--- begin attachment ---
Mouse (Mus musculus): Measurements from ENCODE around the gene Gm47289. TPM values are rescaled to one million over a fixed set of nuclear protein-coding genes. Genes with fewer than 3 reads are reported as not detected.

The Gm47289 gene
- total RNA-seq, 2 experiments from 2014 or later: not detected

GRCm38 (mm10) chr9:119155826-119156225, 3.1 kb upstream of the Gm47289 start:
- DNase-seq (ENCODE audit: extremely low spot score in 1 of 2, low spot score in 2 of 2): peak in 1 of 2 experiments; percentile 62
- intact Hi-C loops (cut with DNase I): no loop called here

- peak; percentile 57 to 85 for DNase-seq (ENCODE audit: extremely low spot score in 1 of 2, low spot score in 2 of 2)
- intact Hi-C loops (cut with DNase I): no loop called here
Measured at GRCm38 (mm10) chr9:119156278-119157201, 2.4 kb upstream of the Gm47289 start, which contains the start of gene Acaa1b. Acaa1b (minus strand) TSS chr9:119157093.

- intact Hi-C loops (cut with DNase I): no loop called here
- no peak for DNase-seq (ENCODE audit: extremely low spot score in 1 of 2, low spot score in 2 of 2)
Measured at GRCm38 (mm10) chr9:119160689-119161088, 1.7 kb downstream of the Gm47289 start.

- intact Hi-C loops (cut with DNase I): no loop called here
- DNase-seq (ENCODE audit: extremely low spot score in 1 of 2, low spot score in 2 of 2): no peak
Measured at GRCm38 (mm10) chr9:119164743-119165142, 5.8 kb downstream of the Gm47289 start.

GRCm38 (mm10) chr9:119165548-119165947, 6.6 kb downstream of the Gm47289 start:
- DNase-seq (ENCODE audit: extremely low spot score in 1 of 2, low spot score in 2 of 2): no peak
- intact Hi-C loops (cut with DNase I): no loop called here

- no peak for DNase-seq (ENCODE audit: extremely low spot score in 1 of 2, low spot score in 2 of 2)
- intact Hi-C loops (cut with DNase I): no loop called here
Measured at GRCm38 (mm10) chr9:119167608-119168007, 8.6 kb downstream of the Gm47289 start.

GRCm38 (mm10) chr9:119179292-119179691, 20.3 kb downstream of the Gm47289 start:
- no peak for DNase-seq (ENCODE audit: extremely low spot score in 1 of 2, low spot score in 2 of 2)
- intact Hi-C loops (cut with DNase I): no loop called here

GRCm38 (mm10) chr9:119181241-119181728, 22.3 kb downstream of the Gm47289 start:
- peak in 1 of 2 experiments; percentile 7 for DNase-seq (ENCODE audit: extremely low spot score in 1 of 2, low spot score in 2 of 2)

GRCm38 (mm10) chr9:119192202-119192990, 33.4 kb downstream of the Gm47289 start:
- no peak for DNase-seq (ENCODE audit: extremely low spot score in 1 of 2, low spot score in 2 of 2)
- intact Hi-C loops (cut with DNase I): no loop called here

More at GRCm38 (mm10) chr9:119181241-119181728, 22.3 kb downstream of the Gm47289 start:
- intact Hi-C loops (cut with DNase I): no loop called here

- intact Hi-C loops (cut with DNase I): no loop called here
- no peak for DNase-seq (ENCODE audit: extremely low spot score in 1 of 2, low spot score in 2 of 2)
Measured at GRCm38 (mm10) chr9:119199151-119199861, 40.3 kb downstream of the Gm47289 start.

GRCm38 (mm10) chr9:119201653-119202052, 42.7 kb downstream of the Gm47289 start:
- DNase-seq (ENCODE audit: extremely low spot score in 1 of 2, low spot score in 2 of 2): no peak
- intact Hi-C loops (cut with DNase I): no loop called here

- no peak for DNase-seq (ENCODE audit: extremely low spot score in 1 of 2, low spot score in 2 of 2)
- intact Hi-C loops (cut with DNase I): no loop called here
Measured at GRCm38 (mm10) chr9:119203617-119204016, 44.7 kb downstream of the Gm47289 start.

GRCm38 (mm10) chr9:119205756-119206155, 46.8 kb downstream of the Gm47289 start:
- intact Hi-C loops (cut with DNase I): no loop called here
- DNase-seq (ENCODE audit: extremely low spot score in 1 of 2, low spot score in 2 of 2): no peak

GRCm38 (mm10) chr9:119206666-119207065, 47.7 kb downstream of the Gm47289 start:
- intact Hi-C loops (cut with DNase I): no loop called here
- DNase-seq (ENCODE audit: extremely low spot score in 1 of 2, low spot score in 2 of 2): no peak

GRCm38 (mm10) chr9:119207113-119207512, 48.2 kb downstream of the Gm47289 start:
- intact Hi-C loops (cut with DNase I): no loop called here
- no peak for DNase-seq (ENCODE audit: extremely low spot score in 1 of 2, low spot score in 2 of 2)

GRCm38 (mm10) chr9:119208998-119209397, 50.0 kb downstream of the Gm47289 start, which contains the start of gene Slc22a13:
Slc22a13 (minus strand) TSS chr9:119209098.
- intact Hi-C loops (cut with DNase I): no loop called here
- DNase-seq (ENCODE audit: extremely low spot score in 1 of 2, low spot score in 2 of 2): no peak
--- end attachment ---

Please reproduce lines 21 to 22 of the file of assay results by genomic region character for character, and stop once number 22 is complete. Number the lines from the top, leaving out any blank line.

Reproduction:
Measured at GRCm38 (mm10) chr9:119167608-119168007, 8.6 kb downstream of the Gm47289 start.

GRCm38 (mm10) chr9:119179292-119179691, 20.3 kb downstream of the Gm47289 start: